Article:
Stephens is just pleased his character, General William
Dodd, is a swordsman and not a dancer. "I love all
that swashbuckling stuff. I've done quite a lot of fight
scenes in my time and I really enjoy them. As with dancing,
sword fights are all about choreography. The irony is,
I can do a complicated fight scene but I can't dance to
save my life!
"Logically I should be able to do both but I suppose
I'm just not as interested, whereas if you put a sword
in my hand I know what I'm doing. Dramatically, in both
theatre and film, it is so important, as important in
some instances as dialogue. So it is worthwhile working
hard at it because when it works well it looks amazing.
I grew up watching those old movies like the Three Musketeers
and even the old Errol Flynn movies where you have these
wonderful sword flights up and down stairs. In reality
sword fights were brutal, horrible and only lasted seconds
but we have stylised them for television."
is no stranger to elaborate fight scenes having played Bond
baddie Gustav Graves in Die Another Day. But he says: "It's
all about making these characters as different as possible.
We see Dodd and Sharpe meet as younger men at the start
of the film so we know the history to their relationship.
I think the great thing about Dodd is that he has a sort
of charm, an appeal. He's not just this horrible vicious
man, he has a dry humour."
was drawn to the character from the first reading of the
script. "It has everything that is required for Sharpe
– a bit of melodrama, romance, fighting, but it is
couched in well-researched history and I was impressed by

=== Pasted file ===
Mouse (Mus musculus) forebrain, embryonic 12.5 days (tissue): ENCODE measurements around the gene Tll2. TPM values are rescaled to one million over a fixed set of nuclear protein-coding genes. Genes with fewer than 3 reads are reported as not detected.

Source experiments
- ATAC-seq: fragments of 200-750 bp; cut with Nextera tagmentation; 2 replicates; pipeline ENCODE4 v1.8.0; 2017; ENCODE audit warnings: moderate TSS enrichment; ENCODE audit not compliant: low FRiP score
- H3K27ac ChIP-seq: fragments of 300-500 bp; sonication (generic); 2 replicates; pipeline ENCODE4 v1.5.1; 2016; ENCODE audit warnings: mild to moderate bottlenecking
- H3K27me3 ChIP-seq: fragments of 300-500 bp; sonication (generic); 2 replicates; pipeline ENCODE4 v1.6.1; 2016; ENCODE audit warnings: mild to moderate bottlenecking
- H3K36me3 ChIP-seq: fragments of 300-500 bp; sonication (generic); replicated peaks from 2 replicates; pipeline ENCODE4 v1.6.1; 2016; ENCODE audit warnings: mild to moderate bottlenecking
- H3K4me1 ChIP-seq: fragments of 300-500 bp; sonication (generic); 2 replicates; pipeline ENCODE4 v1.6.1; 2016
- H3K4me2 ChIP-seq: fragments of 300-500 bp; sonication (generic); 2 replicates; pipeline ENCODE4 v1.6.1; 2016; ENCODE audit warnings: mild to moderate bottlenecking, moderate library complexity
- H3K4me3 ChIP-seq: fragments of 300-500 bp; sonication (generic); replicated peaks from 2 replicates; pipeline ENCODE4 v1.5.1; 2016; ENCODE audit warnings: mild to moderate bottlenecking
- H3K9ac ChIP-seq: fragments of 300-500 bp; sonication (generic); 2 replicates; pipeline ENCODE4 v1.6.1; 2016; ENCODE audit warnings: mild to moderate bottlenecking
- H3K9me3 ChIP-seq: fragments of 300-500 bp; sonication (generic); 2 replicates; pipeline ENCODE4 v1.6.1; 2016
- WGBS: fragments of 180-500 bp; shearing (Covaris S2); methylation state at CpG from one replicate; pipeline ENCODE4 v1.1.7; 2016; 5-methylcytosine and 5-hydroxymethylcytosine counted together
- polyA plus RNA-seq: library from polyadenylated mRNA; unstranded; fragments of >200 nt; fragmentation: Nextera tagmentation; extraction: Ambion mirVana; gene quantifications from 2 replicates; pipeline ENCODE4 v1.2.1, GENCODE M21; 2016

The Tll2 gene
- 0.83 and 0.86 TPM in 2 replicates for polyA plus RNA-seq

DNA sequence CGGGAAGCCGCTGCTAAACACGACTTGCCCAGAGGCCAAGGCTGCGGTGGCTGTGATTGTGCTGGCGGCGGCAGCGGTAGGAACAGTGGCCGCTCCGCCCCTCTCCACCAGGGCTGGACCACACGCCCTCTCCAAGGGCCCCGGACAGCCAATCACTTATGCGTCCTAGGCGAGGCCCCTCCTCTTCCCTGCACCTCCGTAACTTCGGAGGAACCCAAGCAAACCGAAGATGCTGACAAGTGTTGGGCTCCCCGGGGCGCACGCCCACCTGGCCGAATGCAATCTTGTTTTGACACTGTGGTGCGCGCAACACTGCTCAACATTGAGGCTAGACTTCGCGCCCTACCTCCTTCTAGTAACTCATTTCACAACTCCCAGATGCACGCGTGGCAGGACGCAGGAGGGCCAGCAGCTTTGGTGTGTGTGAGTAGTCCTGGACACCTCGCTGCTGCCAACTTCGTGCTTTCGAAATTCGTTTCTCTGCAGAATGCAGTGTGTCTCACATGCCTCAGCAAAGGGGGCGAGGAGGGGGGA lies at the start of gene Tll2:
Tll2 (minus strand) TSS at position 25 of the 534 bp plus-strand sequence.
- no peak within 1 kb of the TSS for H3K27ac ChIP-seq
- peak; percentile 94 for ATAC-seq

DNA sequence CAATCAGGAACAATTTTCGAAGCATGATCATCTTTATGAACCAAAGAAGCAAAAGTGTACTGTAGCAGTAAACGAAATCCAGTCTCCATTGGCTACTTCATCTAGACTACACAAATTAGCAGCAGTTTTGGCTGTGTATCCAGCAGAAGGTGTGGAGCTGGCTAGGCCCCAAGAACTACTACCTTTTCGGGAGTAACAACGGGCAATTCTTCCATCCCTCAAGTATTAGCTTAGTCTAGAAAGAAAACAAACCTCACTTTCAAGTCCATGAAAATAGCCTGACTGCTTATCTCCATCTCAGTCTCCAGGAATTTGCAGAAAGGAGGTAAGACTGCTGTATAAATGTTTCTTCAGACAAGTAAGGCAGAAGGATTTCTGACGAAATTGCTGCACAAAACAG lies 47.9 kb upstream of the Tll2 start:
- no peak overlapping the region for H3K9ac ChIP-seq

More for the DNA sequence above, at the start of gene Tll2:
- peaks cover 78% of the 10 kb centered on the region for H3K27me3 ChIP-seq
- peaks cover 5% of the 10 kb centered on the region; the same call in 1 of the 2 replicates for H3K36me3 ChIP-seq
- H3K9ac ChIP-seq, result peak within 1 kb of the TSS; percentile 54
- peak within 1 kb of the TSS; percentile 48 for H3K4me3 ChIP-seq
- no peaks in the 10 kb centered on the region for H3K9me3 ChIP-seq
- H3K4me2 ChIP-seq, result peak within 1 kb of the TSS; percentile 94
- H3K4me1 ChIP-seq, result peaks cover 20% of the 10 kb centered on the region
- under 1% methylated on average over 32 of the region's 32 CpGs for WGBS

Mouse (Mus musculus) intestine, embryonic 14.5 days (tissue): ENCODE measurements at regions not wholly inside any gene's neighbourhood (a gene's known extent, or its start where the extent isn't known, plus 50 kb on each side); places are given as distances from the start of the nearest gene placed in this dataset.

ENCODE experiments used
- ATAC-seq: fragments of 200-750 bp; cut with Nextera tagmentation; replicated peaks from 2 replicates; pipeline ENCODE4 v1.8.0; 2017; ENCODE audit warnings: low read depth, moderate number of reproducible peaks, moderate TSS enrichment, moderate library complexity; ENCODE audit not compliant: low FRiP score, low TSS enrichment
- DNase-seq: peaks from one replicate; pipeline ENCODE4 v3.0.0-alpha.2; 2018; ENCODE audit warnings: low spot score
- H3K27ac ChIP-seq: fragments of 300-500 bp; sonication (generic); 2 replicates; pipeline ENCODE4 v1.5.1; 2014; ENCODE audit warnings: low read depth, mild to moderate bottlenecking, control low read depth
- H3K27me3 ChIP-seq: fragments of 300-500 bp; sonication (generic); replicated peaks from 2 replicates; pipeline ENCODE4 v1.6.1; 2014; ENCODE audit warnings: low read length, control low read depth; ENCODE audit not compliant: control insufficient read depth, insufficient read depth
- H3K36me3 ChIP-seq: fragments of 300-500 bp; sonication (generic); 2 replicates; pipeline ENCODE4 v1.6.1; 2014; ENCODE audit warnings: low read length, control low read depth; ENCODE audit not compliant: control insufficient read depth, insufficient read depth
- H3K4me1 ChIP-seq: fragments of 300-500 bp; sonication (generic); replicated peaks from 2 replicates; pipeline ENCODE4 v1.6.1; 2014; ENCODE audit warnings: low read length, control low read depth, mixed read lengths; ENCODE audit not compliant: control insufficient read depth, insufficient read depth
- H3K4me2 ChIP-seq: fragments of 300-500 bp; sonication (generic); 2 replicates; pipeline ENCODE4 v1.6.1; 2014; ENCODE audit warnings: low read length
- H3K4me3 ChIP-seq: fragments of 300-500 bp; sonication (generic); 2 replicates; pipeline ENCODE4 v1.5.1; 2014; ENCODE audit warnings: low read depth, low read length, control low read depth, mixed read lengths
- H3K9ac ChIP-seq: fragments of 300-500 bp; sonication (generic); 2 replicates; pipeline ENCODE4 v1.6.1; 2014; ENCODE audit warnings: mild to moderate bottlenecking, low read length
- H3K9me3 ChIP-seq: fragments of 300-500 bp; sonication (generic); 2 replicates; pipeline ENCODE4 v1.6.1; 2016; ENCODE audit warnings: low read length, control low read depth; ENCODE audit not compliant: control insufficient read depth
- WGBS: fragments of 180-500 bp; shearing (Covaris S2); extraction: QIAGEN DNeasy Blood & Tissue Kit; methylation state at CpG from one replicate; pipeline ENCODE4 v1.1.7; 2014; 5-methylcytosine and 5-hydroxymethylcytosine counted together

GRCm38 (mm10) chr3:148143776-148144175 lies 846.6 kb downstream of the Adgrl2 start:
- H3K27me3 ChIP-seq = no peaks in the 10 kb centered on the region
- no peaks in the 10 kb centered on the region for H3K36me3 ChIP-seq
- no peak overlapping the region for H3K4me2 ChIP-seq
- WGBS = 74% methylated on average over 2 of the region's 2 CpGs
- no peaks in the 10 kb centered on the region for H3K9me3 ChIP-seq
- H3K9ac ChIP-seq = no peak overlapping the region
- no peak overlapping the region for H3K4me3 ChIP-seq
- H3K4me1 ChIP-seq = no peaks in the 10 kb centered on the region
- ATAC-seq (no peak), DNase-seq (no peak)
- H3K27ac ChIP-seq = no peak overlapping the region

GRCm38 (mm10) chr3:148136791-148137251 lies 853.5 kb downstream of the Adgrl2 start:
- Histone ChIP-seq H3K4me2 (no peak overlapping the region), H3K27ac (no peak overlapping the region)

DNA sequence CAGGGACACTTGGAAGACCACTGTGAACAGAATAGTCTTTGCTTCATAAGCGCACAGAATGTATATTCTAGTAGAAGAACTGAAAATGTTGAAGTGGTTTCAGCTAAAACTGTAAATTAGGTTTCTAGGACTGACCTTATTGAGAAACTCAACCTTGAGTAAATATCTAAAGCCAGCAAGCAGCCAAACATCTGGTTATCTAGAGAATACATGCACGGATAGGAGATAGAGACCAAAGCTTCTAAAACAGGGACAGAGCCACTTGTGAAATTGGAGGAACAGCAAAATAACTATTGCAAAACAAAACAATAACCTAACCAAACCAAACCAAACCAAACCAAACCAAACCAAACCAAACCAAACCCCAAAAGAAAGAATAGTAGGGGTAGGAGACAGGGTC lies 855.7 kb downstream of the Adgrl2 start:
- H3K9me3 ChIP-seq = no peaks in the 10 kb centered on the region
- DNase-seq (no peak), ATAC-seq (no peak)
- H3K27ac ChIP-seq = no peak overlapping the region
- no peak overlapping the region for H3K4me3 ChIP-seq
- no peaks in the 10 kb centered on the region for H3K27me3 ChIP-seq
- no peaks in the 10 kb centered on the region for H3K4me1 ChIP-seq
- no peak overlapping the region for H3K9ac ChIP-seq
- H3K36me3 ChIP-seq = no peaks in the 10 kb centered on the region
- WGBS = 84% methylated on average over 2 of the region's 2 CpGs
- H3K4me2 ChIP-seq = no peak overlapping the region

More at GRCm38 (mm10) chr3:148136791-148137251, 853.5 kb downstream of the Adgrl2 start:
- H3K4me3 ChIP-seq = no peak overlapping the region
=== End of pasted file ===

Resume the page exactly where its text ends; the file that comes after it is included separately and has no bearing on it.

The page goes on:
the script because yes it is camp in parts but the history
behind it is correct which I liked.
fact is British soldiers were frustrated. They were good
soldiers but there were getting nowhere, whereas if you
had money you could buy promotion. So many of them decided
to go over to the other side, to fight for one prince or
another, train up his army to fight against the East India
Company and make ten times the money, get the women and
live a wonderful life. There are many examples of soldiers
doing this and even taking up a new religion, becoming Hindus
his character Toby says: "He is ambitious and he has
an axe to grind. He's fairly psychotic anyway but I think
he feels very bitter about the way he has been treated by
the British army. I think Dodd was a very good soldier who
was kept in his place. He didn't have money and therefore
couldn't get into the British Army so he ended up in the
East India Company and even they managed to keep him down.
What's great about playing a historically correct character
like this is you can understand where they are coming from.
You don't just play psychotic; you can see what made him
like that and portray a complex personality."
wasn't the first time Toby had filmed in India. Last year
he made the movie The Rising. It was wonderful to go back,"
he says. "The great thing about playing the baddie
is you get more time off because they want to keep you in
the background more. So whereas on my last visit to India
I saw very little of the country, this time I travelled